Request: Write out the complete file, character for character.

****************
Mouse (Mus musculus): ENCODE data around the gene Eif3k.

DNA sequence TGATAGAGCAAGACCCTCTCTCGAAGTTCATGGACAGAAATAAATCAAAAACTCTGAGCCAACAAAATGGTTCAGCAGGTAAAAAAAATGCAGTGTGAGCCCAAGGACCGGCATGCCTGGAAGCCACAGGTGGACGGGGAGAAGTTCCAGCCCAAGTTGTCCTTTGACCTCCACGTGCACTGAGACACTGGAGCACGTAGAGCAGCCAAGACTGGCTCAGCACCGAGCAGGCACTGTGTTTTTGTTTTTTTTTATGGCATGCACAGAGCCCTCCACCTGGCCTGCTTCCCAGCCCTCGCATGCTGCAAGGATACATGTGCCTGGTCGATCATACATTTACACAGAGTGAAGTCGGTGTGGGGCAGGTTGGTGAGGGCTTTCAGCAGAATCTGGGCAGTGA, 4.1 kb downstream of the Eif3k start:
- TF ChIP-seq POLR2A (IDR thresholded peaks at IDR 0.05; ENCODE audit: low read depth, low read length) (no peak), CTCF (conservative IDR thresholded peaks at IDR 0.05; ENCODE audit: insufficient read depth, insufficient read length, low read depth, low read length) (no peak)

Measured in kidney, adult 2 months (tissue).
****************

Mouse (Mus musculus): ENCODE data around the gene Eif3k.

DNA sequence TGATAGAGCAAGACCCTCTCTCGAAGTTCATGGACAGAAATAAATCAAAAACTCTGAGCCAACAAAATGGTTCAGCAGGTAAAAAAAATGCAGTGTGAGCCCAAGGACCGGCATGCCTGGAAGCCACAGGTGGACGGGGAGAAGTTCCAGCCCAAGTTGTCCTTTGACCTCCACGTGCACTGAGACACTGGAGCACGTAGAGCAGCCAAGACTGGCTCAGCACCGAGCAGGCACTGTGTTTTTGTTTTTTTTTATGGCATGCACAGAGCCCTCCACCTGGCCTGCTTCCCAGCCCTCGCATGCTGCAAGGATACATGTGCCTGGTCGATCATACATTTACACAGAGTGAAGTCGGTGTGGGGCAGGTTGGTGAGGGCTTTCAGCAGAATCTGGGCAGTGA, 4.1 kb downstream of the Eif3k start:
- TF ChIP-seq POLR2A (IDR thresholded peaks at IDR 0.05; ENCODE audit: low read depth, low read length) (no peak), CTCF (conservative IDR thresholded peaks at IDR 0.05; ENCODE audit: insufficient read depth, insufficient read length, low read depth, low read length) (no peak)

Measured in kidney, adult 2 months (tissue).